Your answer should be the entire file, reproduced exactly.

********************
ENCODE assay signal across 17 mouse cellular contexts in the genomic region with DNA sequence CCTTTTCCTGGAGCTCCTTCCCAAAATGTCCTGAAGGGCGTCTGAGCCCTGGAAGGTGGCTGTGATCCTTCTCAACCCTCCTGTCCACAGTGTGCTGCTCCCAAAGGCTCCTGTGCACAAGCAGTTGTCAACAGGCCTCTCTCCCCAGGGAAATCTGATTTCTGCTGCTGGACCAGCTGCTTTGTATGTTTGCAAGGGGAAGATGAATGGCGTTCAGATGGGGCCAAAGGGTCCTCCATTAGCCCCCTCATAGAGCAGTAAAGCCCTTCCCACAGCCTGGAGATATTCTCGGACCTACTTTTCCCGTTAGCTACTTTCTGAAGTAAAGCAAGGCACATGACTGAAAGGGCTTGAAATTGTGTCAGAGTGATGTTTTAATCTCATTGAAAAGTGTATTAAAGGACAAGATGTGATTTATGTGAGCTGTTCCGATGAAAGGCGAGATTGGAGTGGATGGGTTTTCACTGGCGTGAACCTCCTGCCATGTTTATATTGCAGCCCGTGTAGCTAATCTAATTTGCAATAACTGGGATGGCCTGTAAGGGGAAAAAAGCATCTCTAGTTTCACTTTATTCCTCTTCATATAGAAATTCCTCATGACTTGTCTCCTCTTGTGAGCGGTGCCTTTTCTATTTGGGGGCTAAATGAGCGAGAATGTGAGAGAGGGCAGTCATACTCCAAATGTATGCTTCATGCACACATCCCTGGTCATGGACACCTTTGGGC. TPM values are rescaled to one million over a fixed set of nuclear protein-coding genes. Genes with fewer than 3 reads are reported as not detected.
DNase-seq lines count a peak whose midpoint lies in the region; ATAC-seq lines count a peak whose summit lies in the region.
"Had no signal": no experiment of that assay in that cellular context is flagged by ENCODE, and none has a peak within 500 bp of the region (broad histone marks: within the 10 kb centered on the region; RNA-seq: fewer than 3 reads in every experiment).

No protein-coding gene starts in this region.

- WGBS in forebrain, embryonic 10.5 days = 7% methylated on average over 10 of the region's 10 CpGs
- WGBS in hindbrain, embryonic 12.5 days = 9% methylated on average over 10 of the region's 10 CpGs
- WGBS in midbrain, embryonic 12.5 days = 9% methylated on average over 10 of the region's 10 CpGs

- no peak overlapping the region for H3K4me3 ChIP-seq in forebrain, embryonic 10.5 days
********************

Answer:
ENCODE assay signal across 17 mouse cellular contexts in the genomic region with DNA sequence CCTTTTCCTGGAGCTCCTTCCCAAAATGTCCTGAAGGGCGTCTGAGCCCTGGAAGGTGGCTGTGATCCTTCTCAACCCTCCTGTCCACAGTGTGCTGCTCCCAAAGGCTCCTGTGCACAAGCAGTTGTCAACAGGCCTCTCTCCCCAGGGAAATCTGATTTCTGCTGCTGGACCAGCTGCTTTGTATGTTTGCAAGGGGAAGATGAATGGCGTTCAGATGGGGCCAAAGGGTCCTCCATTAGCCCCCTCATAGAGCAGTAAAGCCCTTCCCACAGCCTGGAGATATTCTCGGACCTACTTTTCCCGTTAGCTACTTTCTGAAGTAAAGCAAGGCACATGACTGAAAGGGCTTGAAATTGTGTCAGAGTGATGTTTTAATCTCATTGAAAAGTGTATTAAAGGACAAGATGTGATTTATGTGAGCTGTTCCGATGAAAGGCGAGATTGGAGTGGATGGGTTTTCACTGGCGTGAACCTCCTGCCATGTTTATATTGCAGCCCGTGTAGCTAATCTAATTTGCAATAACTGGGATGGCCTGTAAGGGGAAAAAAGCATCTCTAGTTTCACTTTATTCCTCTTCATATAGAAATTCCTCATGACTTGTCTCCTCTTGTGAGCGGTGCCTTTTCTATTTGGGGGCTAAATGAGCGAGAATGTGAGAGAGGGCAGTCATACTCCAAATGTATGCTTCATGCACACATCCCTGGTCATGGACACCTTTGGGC. TPM values are rescaled to one million over a fixed set of nuclear protein-coding genes. Genes with fewer than 3 reads are reported as not detected.
DNase-seq lines count a peak whose midpoint lies in the region; ATAC-seq lines count a peak whose summit lies in the region.
"Had no signal": no experiment of that assay in that cellular context is flagged by ENCODE, and none has a peak within 500 bp of the region (broad histone marks: within the 10 kb centered on the region; RNA-seq: fewer than 3 reads in every experiment).

No protein-coding gene starts in this region.

- WGBS in forebrain, embryonic 10.5 days = 7% methylated on average over 10 of the region's 10 CpGs
- WGBS in hindbrain, embryonic 12.5 days = 9% methylated on average over 10 of the region's 10 CpGs
- WGBS in midbrain, embryonic 12.5 days = 9% methylated on average over 10 of the region's 10 CpGs

- no peak overlapping the region for H3K4me3 ChIP-seq in forebrain, embryonic 10.5 days